The Dos and Don’ts of Divorce
Feb. 1, 2021
Kansas ranked among the top 10 highest states in 2019 with a divorce rate of 9.2 (per 1,000 marriages). Missouri followed close behind with a rate of 9.1 (per 1,000 marriages). Every year, thousands of couples decide to end their marriages in the Kansas City metropolitan area.
Perhaps you are considering divorce, or you have been served with divorce papers. Although divorce may be the answer to an unhappy marriage, you will have a multitude of other questions for which you need answers. Knowing what you should and should not do during the divorce process is a great way to lower your stress about the significant life change you are facing.
At Rundberg Law, LLC, Ron Rundberg has provided knowledgeable and compassionate representation for hundreds of clients throughout the Kansas City metropolitan area, in both Kansas and Missouri, to help them navigate the challenging issues of divorce. Ron's goal is to help families get through tough situations to resolve the issues that are important to them.
Divorce in Kansas
Kansas law allows both no-fault and fault as grounds for divorce. In the former, both parties admit that the marriage is irreconcilable, and no fault is assigned to either party. In a fault divorce, a spouse can assign fault for failure to perform a material marital duty or obligation, or incompatibility by mental illness or incapacity of one or both spouses.
Either spouse must have lived in Kansas for at least 60 days to file for divorce in the state. There is also a 30-day waiting period from the date the final divorce decree was entered by the court before remarriage is allowed.
Dissolution of Marriage in Missouri
Missouri is a no-fault divorce state, so filing is based on the premise that the marriage is irretrievably broken. No blame is assigned to either spouse.
Either spouse must have lived in Missouri for at least 90 days prior to filing for divorce. Division of marital assets between the spouses is equitable in both Missouri and Kansas. This means marital property is not simply divided based on a 50/50 split but is instead divided with consideration of each spouse’s financial situation.
What to do When Going Through Divorce
Hire an Attorney. Although you can represent yourself in a divorce, it is wise to hire an experienced family law attorney, especially if you cannot agree about the division of assets and debts, or about custody of children. Retaining an experienced attorney will help ensure that your best interests are taken into consideration throughout the divorce process.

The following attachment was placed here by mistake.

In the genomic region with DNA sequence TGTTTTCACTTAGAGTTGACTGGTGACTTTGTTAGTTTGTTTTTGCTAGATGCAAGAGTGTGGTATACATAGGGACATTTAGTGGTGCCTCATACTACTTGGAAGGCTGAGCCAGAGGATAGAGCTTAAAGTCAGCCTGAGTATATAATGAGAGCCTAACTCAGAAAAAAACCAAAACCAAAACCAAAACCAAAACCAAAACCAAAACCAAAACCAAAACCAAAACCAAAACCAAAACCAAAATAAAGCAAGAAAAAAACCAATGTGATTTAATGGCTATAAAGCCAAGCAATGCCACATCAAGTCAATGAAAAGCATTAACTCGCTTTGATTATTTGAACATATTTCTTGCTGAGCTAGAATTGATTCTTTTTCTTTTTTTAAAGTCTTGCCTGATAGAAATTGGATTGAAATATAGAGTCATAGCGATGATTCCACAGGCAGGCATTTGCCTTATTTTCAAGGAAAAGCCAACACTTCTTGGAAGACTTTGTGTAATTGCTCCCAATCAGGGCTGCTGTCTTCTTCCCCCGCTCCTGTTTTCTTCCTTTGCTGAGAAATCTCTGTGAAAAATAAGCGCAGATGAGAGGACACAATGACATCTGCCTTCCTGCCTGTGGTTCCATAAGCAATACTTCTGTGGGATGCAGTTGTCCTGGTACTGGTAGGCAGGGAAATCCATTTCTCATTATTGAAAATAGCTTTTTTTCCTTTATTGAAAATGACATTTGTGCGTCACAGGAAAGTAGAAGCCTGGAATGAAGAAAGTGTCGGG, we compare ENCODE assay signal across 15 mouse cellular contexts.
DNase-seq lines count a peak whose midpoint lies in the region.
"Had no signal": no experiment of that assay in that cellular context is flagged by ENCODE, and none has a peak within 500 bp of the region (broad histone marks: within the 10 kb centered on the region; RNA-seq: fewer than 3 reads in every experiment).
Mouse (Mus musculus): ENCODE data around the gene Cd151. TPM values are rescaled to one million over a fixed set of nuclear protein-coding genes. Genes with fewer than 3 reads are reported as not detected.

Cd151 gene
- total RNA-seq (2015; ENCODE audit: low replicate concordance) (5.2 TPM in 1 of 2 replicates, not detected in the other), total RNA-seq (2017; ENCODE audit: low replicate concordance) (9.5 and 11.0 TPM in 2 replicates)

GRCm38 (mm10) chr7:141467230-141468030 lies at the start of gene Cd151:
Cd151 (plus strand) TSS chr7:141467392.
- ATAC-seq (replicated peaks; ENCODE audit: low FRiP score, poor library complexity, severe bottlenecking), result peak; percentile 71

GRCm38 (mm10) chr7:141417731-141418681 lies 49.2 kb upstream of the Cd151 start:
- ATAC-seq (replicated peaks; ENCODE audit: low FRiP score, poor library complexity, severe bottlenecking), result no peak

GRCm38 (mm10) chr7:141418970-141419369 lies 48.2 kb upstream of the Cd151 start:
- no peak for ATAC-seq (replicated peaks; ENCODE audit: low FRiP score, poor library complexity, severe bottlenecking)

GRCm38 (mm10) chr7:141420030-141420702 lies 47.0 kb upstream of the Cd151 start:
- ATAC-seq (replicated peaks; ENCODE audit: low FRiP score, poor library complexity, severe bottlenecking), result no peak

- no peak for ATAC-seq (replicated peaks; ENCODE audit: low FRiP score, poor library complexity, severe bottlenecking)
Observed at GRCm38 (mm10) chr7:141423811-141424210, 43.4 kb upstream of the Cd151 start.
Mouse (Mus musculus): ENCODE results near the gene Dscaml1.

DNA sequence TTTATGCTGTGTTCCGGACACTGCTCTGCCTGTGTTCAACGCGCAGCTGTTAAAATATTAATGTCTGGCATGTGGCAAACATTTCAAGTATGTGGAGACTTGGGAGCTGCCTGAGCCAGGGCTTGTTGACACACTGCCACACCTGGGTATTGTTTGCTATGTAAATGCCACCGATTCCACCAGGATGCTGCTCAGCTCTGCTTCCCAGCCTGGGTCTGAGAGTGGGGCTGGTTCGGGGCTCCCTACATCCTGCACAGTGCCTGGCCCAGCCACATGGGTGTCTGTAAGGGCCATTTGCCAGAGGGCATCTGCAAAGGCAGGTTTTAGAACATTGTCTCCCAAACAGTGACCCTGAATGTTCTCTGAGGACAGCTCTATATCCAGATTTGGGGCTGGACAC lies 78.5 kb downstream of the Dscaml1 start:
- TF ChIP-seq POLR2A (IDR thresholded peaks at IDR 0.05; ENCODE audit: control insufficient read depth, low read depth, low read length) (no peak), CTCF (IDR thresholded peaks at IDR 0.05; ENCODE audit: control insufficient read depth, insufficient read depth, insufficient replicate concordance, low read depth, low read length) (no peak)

Review/Serve Papers. The initial document filed with the court is the “petition.” Once the petition has been accepted by the court, a copy must be personally “served” to the other spouse. The spouse who has been served papers has 21 to 30 days to respond to the petition, depending on whether it was served in the state or not.
Protect Your Assets. Property either spouse had prior to the marriage is separate and remains that spouse’s property, unless funds from both spouses were commingled during the marriage. Division of assets including include items such as bank accounts, investments, vehicles, homes, and jointly owned businesses is often the most contentious part of a divorce. You can ask the court to issue temporary financial orders which restrict both spouses from spending money and designates who will continue to pay bills during the interim prior to an approved settlement agreement and divorce decree. Your attorney can help you take steps to restrain your spouse from liquidating assets or incurring debt during the divorce process.
Gather Documentation. You should gather documentation about insurance policies, investments, retirement plans, motor vehicle titles, credit card statements, and other information about marital assets and debt. Likewise, gather documentation affirming any separate property you believe should be excluded from a settlement agreement.
Review Options with Legal Counsel. Review your options for divorce with your attorney. Those options would include whether you want to agree to an uncontested divorce, in which you and your spouse agree to the terms, or a contested divorce, which requires a trial for a judge to decide the terms.
What Not To Do
There are also a few things you should not do until your divorce is final to help ensure good standing with the court:
Don’t talk about your divorce on social media.
Be careful what you put into writing, including texts and emails.
Be careful what you say to your kids about your spouse. The court often frowns upon a parent’s attempt to alienate children from the other parent.
Don’t take your stress out on your children. They need your support during the process as well.
Consider counseling, whether or not you hope to reconcile.
Don’t behave spitefully.
Don't destroy assets.
Don’t increase your debt or neglect taxes, bills, and other financial obligations.
Don’t hastily sign a settlement agreement or custody agreement without consulting with your attorney.
Never hide any information from your attorney which may be relevant to the divorce.
How an Experienced Attorney Can Help
Even the most amicable of divorces can be complicated, so having an experienced family law attorney help you do what you need to do and avoid what you need to avoid is a wise choice. Divorces are emotional and impact the lives of the couple and their children in major ways.
Hiring an experienced family law attorney can make the entire process less stressful for you by placing a protective layer between you and your spouse. Your lawyer is there to advise you and advocate for your best interests.
Rundberg Law, LLC, has helped hundreds of clients throughout the Kansas City metropolitan area, in both Kansas and Missouri. This help includes answering their questions about divorce and guiding them through the process. Let me help you, too. Call me today.